Perpetual Contracts: Futures Markets Without Expiration Date
Although the idea of future contracts without an expiration date has existed since 1992 (proposed by the economist Robert Shiller), it was only in 2016 that the world saw an actual use case for them on the BitMEX Bitcoin perpetual futures.
“How is the price going to converge if there isn’t an expiration date?” you might wonder.
This is where the funding rate payments enter the game. Usually, every eight hours (the timing can differ depending on the exchange. Perpetual protocol uses a one-hour timer), a funding payment round happens, where traders pay each other depending on the positions they have opened at that time.
You can read this detailed article about how funding rates work, but in short, the signal of the funding rate reflects the difference between spot and perpetual prices:
if perpetual price > spot price => funding_rate is positive if perpetual price < spot price => funding_rate is negative
- If the funding rate is positive, long traders pay short traders
- If it is negative, short traders pay long traders
The expected result is that due to leverage, some liquidation will happen, and the perpetual market price will be pushed closer to the spot market price.
So, Where is the Arbitrage Opportunity?
It’s all about price convergence.
As we have discussed, futures and spot markets’ prices will always tend to move towards the same value over time.
Let’s do some quick math to see how this arbitrage would work (not considering fees):
On day 1, we have the following prices:
BTC perpetual price: $51000
BTC spot price: $50000
The arbitrage starts by opening a short position on the perpetual market and buying the exact BTC amount on the spot market. Let’s use the order size of 1 BTC here.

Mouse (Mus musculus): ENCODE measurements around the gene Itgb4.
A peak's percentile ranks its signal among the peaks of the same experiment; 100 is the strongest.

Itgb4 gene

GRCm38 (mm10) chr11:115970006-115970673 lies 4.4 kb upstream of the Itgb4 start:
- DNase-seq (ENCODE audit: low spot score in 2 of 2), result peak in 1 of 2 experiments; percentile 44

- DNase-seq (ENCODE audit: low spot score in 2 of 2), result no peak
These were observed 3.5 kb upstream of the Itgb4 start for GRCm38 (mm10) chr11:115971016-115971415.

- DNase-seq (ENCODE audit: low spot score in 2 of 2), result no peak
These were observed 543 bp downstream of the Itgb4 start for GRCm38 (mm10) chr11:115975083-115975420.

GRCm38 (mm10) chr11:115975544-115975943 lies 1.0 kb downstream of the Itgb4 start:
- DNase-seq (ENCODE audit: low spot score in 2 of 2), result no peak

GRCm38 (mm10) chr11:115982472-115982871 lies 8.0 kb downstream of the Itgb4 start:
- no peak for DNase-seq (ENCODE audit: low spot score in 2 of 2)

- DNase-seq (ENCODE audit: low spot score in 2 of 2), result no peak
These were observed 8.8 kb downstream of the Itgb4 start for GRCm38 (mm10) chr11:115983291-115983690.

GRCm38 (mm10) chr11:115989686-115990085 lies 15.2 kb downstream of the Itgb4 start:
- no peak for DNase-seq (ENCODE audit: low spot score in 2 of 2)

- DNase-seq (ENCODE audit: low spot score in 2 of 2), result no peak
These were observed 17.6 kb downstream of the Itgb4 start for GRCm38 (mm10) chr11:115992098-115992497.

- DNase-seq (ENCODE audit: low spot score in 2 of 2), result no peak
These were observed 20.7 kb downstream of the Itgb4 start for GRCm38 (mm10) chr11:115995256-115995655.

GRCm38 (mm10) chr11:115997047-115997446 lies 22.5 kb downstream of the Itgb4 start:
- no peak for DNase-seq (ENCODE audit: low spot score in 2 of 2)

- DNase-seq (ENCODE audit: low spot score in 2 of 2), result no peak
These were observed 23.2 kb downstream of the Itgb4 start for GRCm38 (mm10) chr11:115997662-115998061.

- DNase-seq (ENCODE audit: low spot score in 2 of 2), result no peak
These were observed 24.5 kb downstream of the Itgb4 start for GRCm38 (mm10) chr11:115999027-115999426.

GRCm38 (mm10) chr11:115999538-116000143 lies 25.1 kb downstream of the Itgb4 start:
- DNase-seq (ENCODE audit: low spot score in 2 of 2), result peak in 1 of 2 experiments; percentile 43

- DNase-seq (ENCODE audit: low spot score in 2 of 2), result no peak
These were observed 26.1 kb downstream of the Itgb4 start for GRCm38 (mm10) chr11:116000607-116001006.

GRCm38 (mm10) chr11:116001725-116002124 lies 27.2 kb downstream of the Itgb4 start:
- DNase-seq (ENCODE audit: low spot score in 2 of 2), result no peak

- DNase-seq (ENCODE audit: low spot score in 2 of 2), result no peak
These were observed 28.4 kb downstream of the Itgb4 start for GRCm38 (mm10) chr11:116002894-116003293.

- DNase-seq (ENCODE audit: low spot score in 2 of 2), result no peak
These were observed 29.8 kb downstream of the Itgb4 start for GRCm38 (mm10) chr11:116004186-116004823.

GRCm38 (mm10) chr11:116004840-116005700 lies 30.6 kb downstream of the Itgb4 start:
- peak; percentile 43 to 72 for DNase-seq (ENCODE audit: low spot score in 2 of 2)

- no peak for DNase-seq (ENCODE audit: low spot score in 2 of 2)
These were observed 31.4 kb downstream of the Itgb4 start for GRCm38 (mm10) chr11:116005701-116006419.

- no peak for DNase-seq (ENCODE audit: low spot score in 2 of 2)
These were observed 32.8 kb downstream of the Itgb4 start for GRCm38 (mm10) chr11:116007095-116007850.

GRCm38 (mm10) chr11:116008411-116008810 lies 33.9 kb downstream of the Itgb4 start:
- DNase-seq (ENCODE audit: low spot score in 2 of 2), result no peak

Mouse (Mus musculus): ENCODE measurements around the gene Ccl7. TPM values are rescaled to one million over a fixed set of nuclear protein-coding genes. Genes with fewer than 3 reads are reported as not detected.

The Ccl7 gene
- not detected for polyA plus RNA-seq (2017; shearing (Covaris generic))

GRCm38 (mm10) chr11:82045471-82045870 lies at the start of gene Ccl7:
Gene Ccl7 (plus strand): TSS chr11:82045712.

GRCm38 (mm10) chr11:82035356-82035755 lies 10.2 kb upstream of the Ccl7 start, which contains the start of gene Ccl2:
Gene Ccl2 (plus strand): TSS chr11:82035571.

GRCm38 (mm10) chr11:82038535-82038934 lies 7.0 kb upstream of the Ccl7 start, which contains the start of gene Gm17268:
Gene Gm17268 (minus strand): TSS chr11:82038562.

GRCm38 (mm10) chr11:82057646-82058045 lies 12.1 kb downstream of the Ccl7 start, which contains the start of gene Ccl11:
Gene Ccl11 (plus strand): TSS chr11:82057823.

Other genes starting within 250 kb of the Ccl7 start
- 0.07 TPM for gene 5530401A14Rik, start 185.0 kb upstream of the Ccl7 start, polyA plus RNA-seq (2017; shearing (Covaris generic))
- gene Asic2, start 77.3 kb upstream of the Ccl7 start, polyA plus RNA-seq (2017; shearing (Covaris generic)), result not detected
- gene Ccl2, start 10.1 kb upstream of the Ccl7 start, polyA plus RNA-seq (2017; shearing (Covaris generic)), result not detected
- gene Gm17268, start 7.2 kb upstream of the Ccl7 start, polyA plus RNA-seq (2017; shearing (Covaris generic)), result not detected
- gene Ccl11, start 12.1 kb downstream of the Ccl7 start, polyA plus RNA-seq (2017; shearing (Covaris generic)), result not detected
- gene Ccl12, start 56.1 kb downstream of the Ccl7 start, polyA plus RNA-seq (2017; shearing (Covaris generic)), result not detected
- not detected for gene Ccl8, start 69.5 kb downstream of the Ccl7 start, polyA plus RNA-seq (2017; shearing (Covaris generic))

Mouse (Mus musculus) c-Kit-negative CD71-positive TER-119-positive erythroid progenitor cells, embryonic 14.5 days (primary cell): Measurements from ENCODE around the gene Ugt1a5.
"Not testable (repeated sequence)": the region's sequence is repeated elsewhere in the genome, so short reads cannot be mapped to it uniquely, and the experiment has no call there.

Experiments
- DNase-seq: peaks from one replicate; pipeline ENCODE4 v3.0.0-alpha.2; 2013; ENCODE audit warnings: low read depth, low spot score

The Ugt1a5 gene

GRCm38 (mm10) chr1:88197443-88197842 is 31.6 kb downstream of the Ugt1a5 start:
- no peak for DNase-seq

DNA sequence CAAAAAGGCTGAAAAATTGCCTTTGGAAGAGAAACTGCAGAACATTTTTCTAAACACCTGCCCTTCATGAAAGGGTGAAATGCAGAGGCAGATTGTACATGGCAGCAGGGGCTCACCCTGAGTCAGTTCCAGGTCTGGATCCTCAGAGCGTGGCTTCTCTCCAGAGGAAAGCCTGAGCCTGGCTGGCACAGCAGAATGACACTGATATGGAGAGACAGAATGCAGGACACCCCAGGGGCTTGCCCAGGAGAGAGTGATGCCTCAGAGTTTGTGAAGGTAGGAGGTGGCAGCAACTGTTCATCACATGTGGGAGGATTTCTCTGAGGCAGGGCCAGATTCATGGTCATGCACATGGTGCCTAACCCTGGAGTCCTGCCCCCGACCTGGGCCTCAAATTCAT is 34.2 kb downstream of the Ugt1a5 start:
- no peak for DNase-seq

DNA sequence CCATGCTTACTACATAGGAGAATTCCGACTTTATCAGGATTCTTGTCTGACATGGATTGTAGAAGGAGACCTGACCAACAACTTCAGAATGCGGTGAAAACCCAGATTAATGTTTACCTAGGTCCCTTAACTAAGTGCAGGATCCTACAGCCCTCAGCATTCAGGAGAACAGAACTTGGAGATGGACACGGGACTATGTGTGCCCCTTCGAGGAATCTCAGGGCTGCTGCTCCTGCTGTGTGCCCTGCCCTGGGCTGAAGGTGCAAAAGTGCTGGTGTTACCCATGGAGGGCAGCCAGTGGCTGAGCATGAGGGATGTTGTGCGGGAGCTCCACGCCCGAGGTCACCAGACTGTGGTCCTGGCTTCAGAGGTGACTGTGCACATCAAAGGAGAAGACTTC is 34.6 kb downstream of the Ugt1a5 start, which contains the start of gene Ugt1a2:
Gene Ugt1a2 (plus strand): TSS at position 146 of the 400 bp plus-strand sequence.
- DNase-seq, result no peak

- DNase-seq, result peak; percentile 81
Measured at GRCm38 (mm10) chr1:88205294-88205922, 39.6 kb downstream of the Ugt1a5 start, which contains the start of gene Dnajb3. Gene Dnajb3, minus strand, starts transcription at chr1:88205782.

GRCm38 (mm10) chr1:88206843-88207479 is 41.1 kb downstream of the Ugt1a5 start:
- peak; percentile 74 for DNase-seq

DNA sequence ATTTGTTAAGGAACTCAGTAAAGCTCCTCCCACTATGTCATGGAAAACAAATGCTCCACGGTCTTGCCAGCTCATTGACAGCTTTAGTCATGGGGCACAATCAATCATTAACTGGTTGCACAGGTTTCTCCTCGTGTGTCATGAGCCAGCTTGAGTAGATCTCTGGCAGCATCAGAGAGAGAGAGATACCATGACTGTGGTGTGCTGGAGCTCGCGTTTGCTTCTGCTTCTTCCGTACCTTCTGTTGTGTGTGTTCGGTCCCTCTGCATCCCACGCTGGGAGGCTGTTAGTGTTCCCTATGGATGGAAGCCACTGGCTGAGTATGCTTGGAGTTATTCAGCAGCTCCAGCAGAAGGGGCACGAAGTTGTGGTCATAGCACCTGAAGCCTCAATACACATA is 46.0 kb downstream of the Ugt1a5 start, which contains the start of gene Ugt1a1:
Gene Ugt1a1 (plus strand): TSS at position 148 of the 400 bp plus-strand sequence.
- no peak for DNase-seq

On day 2, the prices converge:
BTC perpetual price: $52000
BTC spot price: $52000
In that situation, we close the arbitrage and calculate the results of the operation:
Perpetual result: - $1000
Spot result: + $2000
Final profit: + $1000
Yes, it is that simple.
There are, however, a few risks that must be considered.
What are the Risks?
While this strategy can be considered low risk, there are still some dangers we should talk about:
Note: we will only cover spot-perpetual arbitrage risks because this is the strategy you can use with hummingbot. Traditional futures contracts have their kinds of arbitrage risks.
Liquidation: Future markets are traded with leverage. In the case of price convergence taking too long to happen, the trader has the risk of being liquidated if the leverage used is too big. Use leverage with care.
Execution: It takes some time between the detection of an opportunity and the execution. If the execution happens too long after the detection, prices might have moved, and the opportunity will be gone, or even be executed at worse prices.
Liquidity: Markets with low liquidity usually have thin order books. Depending on the size of your order, you might end up moving the price with it. Also, if many other High-Frequency bots are participating in that market, you can have a case of “fake liquidity.”
How to Start Arbitraging with Hummingbot
With version 0.37 of Hummingbot, we launched a new strategy called